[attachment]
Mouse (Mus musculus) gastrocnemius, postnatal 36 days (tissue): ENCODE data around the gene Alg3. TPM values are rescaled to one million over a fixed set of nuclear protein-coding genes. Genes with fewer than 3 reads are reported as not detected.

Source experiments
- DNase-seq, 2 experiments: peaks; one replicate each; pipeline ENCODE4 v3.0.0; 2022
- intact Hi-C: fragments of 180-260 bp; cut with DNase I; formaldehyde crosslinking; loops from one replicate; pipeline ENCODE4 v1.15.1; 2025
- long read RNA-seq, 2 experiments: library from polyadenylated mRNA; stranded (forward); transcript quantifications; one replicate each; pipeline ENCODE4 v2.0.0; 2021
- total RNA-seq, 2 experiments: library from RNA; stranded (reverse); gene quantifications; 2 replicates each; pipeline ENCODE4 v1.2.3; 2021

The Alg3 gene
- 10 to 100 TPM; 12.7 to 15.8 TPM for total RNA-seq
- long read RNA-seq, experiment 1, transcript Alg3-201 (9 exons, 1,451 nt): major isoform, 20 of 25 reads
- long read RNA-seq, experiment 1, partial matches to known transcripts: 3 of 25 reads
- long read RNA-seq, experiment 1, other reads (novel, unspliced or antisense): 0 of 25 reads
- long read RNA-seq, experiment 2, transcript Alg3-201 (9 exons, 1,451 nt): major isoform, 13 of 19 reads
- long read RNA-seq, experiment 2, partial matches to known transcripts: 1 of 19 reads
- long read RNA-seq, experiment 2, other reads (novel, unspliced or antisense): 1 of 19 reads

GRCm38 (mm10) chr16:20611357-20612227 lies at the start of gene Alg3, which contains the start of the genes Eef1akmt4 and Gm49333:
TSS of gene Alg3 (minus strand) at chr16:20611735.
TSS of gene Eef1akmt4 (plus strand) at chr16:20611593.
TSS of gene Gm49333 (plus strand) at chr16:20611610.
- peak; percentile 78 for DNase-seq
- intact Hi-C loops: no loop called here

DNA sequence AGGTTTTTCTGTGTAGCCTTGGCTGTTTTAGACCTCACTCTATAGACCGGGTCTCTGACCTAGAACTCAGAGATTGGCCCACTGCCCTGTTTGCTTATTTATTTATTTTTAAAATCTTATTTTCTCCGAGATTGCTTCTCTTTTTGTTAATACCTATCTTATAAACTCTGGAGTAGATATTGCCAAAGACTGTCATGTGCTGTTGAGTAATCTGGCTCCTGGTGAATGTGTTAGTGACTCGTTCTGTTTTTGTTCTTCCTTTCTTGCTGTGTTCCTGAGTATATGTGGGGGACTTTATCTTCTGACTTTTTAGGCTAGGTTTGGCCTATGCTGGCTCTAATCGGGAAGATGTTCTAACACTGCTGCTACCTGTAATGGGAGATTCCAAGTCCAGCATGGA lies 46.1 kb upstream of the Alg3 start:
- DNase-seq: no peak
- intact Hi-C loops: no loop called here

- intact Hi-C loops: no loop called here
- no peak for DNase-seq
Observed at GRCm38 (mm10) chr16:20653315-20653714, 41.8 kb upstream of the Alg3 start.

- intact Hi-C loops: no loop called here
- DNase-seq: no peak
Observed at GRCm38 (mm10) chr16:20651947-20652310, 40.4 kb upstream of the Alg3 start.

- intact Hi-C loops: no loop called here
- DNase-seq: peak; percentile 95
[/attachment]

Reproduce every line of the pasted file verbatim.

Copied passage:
Mouse (Mus musculus) gastrocnemius, postnatal 36 days (tissue): ENCODE data around the gene Alg3. TPM values are rescaled to one million over a fixed set of nuclear protein-coding genes. Genes with fewer than 3 reads are reported as not detected.

Source experiments
- DNase-seq, 2 experiments: peaks; one replicate each; pipeline ENCODE4 v3.0.0; 2022
- intact Hi-C: fragments of 180-260 bp; cut with DNase I; formaldehyde crosslinking; loops from one replicate; pipeline ENCODE4 v1.15.1; 2025
- long read RNA-seq, 2 experiments: library from polyadenylated mRNA; stranded (forward); transcript quantifications; one replicate each; pipeline ENCODE4 v2.0.0; 2021
- total RNA-seq, 2 experiments: library from RNA; stranded (reverse); gene quantifications; 2 replicates each; pipeline ENCODE4 v1.2.3; 2021

The Alg3 gene
- 10 to 100 TPM; 12.7 to 15.8 TPM for total RNA-seq
- long read RNA-seq, experiment 1, transcript Alg3-201 (9 exons, 1,451 nt): major isoform, 20 of 25 reads
- long read RNA-seq, experiment 1, partial matches to known transcripts: 3 of 25 reads
- long read RNA-seq, experiment 1, other reads (novel, unspliced or antisense): 0 of 25 reads
- long read RNA-seq, experiment 2, transcript Alg3-201 (9 exons, 1,451 nt): major isoform, 13 of 19 reads
- long read RNA-seq, experiment 2, partial matches to known transcripts: 1 of 19 reads
- long read RNA-seq, experiment 2, other reads (novel, unspliced or antisense): 1 of 19 reads

GRCm38 (mm10) chr16:20611357-20612227 lies at the start of gene Alg3, which contains the start of the genes Eef1akmt4 and Gm49333:
TSS of gene Alg3 (minus strand) at chr16:20611735.
TSS of gene Eef1akmt4 (plus strand) at chr16:20611593.
TSS of gene Gm49333 (plus strand) at chr16:20611610.
- peak; percentile 78 for DNase-seq
- intact Hi-C loops: no loop called here

DNA sequence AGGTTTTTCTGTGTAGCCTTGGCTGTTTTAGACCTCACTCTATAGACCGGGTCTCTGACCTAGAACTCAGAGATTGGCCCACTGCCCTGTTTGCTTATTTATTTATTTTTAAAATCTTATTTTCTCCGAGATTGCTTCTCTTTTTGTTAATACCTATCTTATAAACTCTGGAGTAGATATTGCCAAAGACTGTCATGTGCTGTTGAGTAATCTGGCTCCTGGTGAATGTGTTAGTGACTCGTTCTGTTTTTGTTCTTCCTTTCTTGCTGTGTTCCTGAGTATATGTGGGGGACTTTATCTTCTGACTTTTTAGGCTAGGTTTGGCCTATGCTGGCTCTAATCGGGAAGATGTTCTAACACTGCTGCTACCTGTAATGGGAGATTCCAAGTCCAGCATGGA lies 46.1 kb upstream of the Alg3 start:
- DNase-seq: no peak
- intact Hi-C loops: no loop called here

- intact Hi-C loops: no loop called here
- no peak for DNase-seq
Observed at GRCm38 (mm10) chr16:20653315-20653714, 41.8 kb upstream of the Alg3 start.

- intact Hi-C loops: no loop called here
- DNase-seq: no peak
Observed at GRCm38 (mm10) chr16:20651947-20652310, 40.4 kb upstream of the Alg3 start.

- intact Hi-C loops: no loop called here
- DNase-seq: peak; percentile 95